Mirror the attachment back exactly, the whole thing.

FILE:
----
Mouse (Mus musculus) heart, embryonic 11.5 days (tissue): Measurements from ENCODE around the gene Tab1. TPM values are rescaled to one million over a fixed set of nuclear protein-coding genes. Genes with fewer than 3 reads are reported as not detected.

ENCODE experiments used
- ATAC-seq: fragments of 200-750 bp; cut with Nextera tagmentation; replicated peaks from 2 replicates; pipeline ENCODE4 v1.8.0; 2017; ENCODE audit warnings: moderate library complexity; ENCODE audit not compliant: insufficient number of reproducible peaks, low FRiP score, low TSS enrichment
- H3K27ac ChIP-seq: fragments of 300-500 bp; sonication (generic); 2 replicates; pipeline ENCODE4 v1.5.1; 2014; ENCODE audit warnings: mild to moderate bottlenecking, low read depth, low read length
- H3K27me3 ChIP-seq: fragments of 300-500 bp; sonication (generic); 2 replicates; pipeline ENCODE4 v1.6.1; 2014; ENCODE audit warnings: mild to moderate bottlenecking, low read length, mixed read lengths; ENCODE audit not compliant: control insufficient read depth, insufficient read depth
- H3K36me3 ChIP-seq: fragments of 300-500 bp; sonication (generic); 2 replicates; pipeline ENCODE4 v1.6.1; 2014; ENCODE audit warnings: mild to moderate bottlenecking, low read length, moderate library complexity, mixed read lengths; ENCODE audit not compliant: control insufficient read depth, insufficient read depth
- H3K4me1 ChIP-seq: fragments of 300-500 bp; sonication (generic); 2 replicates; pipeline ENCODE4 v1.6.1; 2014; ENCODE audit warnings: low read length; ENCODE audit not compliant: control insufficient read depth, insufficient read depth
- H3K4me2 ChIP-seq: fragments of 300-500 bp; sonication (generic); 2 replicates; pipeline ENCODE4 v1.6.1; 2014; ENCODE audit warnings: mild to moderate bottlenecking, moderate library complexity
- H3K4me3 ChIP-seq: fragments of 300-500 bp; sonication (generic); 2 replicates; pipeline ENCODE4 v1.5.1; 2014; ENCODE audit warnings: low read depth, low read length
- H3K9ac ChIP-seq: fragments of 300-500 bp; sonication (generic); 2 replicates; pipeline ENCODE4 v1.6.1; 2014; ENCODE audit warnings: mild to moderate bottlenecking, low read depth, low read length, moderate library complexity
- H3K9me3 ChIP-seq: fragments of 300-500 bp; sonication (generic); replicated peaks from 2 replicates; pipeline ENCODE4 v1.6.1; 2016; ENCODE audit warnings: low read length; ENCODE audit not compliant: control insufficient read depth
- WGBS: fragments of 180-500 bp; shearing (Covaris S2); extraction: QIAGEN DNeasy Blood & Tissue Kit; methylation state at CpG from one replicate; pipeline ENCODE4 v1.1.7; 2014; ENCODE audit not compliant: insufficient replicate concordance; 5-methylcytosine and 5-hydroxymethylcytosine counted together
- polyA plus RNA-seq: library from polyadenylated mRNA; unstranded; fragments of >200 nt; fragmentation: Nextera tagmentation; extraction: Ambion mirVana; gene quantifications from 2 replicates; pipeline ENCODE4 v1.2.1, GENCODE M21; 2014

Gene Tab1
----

Mouse (Mus musculus) heart, embryonic 11.5 days (tissue): Measurements from ENCODE around the gene Tab1. TPM values are rescaled to one million over a fixed set of nuclear protein-coding genes. Genes with fewer than 3 reads are reported as not detected.

ENCODE experiments used
- ATAC-seq: fragments of 200-750 bp; cut with Nextera tagmentation; replicated peaks from 2 replicates; pipeline ENCODE4 v1.8.0; 2017; ENCODE audit warnings: moderate library complexity; ENCODE audit not compliant: insufficient number of reproducible peaks, low FRiP score, low TSS enrichment
- H3K27ac ChIP-seq: fragments of 300-500 bp; sonication (generic); 2 replicates; pipeline ENCODE4 v1.5.1; 2014; ENCODE audit warnings: mild to moderate bottlenecking, low read depth, low read length
- H3K27me3 ChIP-seq: fragments of 300-500 bp; sonication (generic); 2 replicates; pipeline ENCODE4 v1.6.1; 2014; ENCODE audit warnings: mild to moderate bottlenecking, low read length, mixed read lengths; ENCODE audit not compliant: control insufficient read depth, insufficient read depth
- H3K36me3 ChIP-seq: fragments of 300-500 bp; sonication (generic); 2 replicates; pipeline ENCODE4 v1.6.1; 2014; ENCODE audit warnings: mild to moderate bottlenecking, low read length, moderate library complexity, mixed read lengths; ENCODE audit not compliant: control insufficient read depth, insufficient read depth
- H3K4me1 ChIP-seq: fragments of 300-500 bp; sonication (generic); 2 replicates; pipeline ENCODE4 v1.6.1; 2014; ENCODE audit warnings: low read length; ENCODE audit not compliant: control insufficient read depth, insufficient read depth
- H3K4me2 ChIP-seq: fragments of 300-500 bp; sonication (generic); 2 replicates; pipeline ENCODE4 v1.6.1; 2014; ENCODE audit warnings: mild to moderate bottlenecking, moderate library complexity
- H3K4me3 ChIP-seq: fragments of 300-500 bp; sonication (generic); 2 replicates; pipeline ENCODE4 v1.5.1; 2014; ENCODE audit warnings: low read depth, low read length
- H3K9ac ChIP-seq: fragments of 300-500 bp; sonication (generic); 2 replicates; pipeline ENCODE4 v1.6.1; 2014; ENCODE audit warnings: mild to moderate bottlenecking, low read depth, low read length, moderate library complexity
- H3K9me3 ChIP-seq: fragments of 300-500 bp; sonication (generic); replicated peaks from 2 replicates; pipeline ENCODE4 v1.6.1; 2016; ENCODE audit warnings: low read length; ENCODE audit not compliant: control insufficient read depth
- WGBS: fragments of 180-500 bp; shearing (Covaris S2); extraction: QIAGEN DNeasy Blood & Tissue Kit; methylation state at CpG from one replicate; pipeline ENCODE4 v1.1.7; 2014; ENCODE audit not compliant: insufficient replicate concordance; 5-methylcytosine and 5-hydroxymethylcytosine counted together
- polyA plus RNA-seq: library from polyadenylated mRNA; unstranded; fragments of >200 nt; fragmentation: Nextera tagmentation; extraction: Ambion mirVana; gene quantifications from 2 replicates; pipeline ENCODE4 v1.2.1, GENCODE M21; 2014

Gene Tab1